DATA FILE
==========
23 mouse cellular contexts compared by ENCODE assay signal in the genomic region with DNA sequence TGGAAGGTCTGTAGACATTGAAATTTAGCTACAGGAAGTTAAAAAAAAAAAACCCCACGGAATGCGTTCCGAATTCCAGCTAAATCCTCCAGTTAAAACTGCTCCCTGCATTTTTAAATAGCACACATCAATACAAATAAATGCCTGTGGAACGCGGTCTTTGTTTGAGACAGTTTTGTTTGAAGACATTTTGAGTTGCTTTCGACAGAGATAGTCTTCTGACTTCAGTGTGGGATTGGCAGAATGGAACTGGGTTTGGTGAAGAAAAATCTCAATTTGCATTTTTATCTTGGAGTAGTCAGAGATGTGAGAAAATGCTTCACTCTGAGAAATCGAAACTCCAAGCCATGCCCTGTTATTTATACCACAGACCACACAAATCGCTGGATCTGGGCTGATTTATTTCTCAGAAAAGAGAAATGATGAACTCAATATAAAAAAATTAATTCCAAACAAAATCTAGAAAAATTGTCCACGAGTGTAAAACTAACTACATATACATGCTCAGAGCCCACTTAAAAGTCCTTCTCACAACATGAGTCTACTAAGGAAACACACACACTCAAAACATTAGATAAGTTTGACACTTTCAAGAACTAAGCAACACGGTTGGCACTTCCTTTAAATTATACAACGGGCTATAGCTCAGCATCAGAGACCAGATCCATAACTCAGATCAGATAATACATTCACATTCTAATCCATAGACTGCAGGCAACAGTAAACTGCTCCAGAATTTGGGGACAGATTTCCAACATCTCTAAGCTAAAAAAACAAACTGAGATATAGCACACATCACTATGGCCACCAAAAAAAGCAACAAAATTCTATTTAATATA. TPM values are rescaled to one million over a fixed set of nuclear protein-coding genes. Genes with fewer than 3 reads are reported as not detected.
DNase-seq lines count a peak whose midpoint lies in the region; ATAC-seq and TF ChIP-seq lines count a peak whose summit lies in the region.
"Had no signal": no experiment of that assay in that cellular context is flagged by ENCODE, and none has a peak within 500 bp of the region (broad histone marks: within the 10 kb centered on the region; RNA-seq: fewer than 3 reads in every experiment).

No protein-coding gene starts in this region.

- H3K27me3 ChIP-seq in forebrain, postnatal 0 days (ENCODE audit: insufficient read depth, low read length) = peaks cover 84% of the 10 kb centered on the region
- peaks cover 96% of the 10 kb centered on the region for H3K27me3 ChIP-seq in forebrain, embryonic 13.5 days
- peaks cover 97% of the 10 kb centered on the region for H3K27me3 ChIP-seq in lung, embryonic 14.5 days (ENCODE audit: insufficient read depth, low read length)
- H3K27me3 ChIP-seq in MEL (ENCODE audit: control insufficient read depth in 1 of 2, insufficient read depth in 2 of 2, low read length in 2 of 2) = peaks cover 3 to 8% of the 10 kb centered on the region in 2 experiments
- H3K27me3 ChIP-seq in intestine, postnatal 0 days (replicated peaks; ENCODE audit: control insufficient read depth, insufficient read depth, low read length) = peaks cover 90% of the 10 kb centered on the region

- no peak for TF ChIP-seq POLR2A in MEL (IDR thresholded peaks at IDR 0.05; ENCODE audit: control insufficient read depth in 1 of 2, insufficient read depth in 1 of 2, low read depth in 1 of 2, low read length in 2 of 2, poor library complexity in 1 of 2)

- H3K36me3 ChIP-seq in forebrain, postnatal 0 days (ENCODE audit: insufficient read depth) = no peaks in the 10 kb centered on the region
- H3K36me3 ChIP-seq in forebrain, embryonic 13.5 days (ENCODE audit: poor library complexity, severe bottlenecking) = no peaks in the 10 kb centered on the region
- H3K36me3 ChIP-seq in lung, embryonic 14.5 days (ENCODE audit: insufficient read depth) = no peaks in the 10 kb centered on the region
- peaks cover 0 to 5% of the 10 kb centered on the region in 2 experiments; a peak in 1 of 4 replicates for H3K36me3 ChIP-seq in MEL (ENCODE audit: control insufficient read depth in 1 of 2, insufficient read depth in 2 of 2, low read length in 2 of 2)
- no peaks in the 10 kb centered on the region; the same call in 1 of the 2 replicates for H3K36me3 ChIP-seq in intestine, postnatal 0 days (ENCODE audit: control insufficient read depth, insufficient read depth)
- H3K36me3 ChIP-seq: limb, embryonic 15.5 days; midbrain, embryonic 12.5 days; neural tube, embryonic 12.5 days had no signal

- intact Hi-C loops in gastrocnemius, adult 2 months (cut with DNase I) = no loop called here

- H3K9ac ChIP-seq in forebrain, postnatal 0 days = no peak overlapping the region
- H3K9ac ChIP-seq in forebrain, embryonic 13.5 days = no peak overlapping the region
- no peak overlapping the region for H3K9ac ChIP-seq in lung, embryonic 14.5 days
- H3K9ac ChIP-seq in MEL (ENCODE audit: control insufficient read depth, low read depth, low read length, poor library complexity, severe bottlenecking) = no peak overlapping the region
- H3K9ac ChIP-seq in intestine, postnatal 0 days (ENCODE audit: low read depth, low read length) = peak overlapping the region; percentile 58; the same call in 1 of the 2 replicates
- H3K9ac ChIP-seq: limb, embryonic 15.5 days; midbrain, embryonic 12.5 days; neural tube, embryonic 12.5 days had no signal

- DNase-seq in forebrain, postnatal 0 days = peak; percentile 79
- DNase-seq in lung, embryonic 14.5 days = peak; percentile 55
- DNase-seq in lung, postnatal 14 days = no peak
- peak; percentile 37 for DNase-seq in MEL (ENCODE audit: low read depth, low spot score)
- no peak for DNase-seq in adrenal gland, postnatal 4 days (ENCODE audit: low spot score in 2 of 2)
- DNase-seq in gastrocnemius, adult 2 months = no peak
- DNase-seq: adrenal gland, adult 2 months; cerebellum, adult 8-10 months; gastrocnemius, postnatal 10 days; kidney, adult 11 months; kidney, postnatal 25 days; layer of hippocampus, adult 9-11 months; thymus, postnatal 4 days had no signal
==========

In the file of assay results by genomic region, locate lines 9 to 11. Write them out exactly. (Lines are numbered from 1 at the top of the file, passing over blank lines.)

- H3K27me3 ChIP-seq in intestine, postnatal 0 days (replicated peaks; ENCODE audit: control insufficient read depth, insufficient read depth, low read length) = peaks cover 90% of the 10 kb centered on the region

- no peak for TF ChIP-seq POLR2A in MEL (IDR thresholded peaks at IDR 0.05; ENCODE audit: control insufficient read depth in 1 of 2, insufficient read depth in 1 of 2, low read depth in 1 of 2, low read length in 2 of 2, poor library complexity in 1 of 2)

- H3K36me3 ChIP-seq in forebrain, postnatal 0 days (ENCODE audit: insufficient read depth) = no peaks in the 10 kb centered on the region